Item description for What to Expect in Seminary: Theological Education as Spiritual Formation by Virginia Samuel Cetuk...
Overview Make the best of your seminary years instead of letting them frustrate you! Through the lens of spiritual formation, Cetuk examines your call, classroom learning, community life, field education, financial realities, and time management, stressing both the challenges and opportunities.
Publishers Description In What to Expect in Seminary, Virginia Samuel Cetuk looks at the various facets of theological education -- the call to ministry, classroom learning, community life, field education, financial realities, time-management challenges -- through the lens of spiritual formation. In each chapter she challenges readers to view the particular topic as an avenue to spiritual growth instead of as an obstacle to the same. Offering readers the conceptual tool of reframing, she draws upon psychology, Scripture, and her many years' experiences in theological education to help readers see both the challenges and the rich opportunities of theological education related to ministry and spiritual formation.
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Studio: Abingdon Press
Est. Packaging Dimensions: Length: 9" Width: 6.03" Height: 0.59" Weight: 0.75 lbs.
Release Date Nov 1, 1998
Publisher Abingdon Church Supplies
ISBN 0687017289 ISBN13 9780687017287
Reviews - What do customers think about What to Expect in Seminary: Theological Education as Spiritual Formation?
seminaries in a state of change Nov 6, 2006
Being a seminary student, i do not have the time to read this book (i have a pile a few feet tall to deal with already this semester), so my 4 stars counts for squat. I will say this though for anyone looking to enter seminary: many seminaries are in a transitional spot right now because the churches in America and around the world are in a transitional spot (i.e. cell church movements, emergent church, postmodern ministry) - the modern church is on a MAJOR decline (just check barna). Honestly it may not be the best time to enter seminary as many schools TRY to understand these movements. Also: Often we think our "call to the ministry" automatically equates to bible college/seminary but it does not, and for those who think it will be some "spiritual empowering experience" - you MAY be in for a rude awakening, even in evangelical/pentecostal schools. Seminaries are mainly for educational purposes, not spiritual formation. Right now there is a battle in many schools over the purpose or goal of seminary education, as more evangelical/pentecostal theology emerges, the deans of the schools are more interested in producing scholars than pastors, evangelists, prophets, etc in order to write the next 100 years or so of theology. My advice to those looking to enter is really seek the Lord on this, because unless you want to be a scholar or absolutely need credentials you maybe should only take a class here or there under your area of interest. Seminary has taught me how to study the Bible, how to write papers, and given me a handful of skills/wisdom to minister better, but honestly getting mentored in the context which i want to minister and taking classes here and there would have been much more productive (and thats how Jesus did it, minus the classes part), since the mission field, local church, etc. is the context of theology.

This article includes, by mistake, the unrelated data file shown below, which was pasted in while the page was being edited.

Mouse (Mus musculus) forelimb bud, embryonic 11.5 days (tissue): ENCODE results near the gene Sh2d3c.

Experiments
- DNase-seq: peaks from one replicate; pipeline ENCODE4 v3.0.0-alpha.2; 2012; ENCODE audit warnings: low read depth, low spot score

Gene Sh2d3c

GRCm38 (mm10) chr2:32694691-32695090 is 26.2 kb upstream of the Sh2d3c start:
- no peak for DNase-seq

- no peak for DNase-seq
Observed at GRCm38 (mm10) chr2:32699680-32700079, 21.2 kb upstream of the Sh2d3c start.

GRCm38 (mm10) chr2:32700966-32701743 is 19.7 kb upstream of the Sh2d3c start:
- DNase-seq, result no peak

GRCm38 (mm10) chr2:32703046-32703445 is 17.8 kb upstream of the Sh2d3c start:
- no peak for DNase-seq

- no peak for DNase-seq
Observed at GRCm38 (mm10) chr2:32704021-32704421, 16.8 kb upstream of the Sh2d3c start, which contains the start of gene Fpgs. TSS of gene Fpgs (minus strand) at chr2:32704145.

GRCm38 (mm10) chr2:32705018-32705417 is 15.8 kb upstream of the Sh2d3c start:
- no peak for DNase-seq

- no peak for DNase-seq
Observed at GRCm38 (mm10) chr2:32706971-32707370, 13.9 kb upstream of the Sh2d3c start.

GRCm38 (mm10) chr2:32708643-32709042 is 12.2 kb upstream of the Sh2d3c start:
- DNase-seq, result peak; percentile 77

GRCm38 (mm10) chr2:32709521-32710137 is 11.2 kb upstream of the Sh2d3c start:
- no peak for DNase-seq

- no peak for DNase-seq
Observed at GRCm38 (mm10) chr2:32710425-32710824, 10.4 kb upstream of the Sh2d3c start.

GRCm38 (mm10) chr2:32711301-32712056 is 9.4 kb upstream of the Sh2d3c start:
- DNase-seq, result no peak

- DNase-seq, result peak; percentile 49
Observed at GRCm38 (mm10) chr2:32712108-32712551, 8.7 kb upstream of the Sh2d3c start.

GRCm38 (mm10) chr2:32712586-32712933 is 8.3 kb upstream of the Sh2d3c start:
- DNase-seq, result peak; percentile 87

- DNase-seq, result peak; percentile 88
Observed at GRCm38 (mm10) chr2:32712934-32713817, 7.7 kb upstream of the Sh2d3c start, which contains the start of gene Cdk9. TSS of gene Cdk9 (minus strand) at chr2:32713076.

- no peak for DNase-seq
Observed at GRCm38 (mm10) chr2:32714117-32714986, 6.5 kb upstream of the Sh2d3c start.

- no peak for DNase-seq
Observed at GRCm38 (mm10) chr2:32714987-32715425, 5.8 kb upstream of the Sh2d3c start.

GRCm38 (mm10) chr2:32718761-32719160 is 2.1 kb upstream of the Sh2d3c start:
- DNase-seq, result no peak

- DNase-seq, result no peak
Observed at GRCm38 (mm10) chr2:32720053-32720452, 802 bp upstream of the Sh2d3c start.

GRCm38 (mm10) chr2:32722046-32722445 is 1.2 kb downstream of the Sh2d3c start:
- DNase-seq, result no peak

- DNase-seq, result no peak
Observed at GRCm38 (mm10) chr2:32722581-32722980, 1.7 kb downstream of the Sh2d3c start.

Great expectations... Jul 22, 2004
Virginia Samuel Cetuk, an associate dean at Drew Theological School, put together this book in the hope that potential seminarians would gain some insight into what happens in a seminary setting. Cetuk set for herself a difficult task -- there are many different kinds of seminaries, different kinds of programmes at these seminaries, and different kinds of people enrolling in them.
Seminaries strive for community; some succeed better than others, but most have a continuing struggle to maintain a community setting -- in this regard, it matches many church settings, who have to continually work at maintaining community. But often the students feel they are alone (from my own seminary experience, I can testify that many feel this way) -- they feel lost, they question the appropriateness of the tasks of seminary education, they question their vocation and their hierarchies (both church and seminary). There are an increasing number of second-career seminarians, which means the students have been out of school for a time (some as long as twenty to thirty years), so the idea of regular reading, writing, research and study is daunting.